A Book Of Five Strings - online tutorial

Strategies for mastering the art of old time banjo.

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Example Three
In this example we are using the double thumb in the first measure and a basic frailing pattern over a D chord in the second measure.
The count is 1& 2& 3&, 1 2& 3&.
6/8 Time
In 6/8 time we are playing six eighth notes in every measure with the eighth note getting the beat. 6/8 is also a triplet time. That means that your eighth notes are in groups of three so you count for each measure is 1 2 3 2 2 3.
This is entirely different from 4/4 time where we are counting 1 2 3 4 in each measure. In 6/8 we are counting two three beat patterns in each measure.
Because of that, and because we are working with eighth notes rather than quarter notes, we can't effectively use the basic frailing strum in 6/8 time. We have to come up with something different.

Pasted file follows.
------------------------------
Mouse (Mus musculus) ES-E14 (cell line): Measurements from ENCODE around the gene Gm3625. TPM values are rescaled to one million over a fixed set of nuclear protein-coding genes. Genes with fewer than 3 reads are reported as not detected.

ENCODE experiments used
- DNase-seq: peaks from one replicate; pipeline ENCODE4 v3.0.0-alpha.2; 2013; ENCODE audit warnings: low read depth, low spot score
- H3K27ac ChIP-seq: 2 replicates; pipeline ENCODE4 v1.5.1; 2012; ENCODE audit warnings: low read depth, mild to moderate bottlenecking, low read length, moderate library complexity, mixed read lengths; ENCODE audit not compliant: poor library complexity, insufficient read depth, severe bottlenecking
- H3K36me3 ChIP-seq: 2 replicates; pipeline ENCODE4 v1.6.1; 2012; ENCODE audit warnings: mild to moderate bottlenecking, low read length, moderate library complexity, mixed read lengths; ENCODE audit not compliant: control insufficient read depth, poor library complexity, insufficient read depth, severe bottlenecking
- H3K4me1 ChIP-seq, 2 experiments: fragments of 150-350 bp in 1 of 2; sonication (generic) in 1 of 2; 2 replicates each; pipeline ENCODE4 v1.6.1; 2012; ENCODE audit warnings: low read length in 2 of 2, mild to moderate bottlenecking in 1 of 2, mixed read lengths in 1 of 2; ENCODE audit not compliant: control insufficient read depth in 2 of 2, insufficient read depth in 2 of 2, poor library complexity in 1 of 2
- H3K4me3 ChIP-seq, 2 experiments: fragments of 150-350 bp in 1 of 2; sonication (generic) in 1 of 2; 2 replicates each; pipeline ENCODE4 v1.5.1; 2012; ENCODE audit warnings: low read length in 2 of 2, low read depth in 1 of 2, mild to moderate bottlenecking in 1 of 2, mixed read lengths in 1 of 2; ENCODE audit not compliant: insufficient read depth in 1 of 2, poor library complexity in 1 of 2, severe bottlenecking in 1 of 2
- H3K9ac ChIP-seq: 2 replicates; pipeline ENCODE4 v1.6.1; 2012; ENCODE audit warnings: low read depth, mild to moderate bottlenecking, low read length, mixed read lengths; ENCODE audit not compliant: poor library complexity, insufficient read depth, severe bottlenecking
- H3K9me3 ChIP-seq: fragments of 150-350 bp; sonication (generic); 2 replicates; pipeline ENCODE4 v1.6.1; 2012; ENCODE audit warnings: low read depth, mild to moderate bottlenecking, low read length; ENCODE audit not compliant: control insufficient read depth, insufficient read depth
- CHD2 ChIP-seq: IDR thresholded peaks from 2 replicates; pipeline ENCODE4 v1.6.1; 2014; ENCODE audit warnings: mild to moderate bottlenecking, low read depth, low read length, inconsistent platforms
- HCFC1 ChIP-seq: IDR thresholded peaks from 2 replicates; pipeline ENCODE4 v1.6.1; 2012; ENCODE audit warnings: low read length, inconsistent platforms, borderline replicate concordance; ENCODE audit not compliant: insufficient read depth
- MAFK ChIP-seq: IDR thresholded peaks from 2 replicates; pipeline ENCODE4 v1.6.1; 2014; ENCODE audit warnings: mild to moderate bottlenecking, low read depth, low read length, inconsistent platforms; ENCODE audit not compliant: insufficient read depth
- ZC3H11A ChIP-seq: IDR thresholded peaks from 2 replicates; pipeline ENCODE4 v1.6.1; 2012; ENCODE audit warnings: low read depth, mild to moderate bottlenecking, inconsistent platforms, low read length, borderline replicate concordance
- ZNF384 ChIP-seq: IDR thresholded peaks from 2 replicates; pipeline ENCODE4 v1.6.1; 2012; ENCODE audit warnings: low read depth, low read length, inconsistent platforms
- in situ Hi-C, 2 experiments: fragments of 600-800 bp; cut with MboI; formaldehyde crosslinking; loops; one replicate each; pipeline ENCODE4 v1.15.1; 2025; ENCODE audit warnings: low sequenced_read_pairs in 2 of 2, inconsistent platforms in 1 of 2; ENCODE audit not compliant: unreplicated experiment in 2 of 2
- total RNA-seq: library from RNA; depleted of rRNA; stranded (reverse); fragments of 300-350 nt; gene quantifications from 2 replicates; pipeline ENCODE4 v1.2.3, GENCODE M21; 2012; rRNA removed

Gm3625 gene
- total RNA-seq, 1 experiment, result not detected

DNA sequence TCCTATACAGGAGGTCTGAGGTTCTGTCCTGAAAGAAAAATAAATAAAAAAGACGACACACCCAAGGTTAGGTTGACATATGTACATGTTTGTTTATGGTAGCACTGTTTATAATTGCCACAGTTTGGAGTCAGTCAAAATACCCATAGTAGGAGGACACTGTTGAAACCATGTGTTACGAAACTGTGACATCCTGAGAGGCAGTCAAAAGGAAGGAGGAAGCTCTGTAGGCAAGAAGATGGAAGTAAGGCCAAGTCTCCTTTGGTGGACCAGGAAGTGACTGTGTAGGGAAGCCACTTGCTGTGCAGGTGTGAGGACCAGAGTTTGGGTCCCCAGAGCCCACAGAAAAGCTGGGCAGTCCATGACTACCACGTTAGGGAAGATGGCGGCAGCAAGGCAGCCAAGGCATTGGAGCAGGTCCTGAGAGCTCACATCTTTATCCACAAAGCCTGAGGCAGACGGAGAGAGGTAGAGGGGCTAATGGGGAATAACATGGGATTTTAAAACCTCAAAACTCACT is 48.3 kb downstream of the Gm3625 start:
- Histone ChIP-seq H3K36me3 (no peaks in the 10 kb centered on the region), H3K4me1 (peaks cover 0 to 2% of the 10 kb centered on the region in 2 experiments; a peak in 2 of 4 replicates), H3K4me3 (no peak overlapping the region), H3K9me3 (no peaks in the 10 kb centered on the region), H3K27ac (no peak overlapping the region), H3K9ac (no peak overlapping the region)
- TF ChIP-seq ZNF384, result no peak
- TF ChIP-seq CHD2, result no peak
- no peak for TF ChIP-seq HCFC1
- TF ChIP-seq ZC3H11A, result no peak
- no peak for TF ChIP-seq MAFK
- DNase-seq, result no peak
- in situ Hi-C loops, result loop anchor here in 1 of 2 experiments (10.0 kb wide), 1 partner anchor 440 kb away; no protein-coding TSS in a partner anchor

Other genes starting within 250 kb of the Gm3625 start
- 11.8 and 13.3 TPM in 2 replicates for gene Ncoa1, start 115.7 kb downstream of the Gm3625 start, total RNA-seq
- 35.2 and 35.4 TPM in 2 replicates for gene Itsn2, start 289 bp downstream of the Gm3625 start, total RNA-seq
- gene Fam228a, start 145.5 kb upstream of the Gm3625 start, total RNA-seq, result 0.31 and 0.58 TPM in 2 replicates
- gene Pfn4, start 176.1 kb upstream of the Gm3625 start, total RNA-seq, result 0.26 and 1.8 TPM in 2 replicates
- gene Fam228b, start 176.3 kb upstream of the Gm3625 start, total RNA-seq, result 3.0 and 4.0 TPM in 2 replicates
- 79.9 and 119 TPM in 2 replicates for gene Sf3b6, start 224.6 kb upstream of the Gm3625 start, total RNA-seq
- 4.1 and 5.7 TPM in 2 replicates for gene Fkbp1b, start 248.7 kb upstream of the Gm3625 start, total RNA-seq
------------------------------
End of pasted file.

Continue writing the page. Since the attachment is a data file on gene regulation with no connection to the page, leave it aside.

Example One
In this example we have a measure in 6/8 time. The note sequence is an eighth note followed by four sixteenth notes. A sixteenth note is one half the value of an eighth note so our count becomes 1 2& 3& 2 2& 3&.
I am using sixteenth notes here because it helps to put the emphasis on the first eighth note in each group of three. Just running six eighth notes right off the bat would make it difficult to get the feel of this rhythm pattern.
This is another pattern where practicing with the proper picking hand technique really pays off. The sixteenth notes just don't leave you any time to fish around for a string.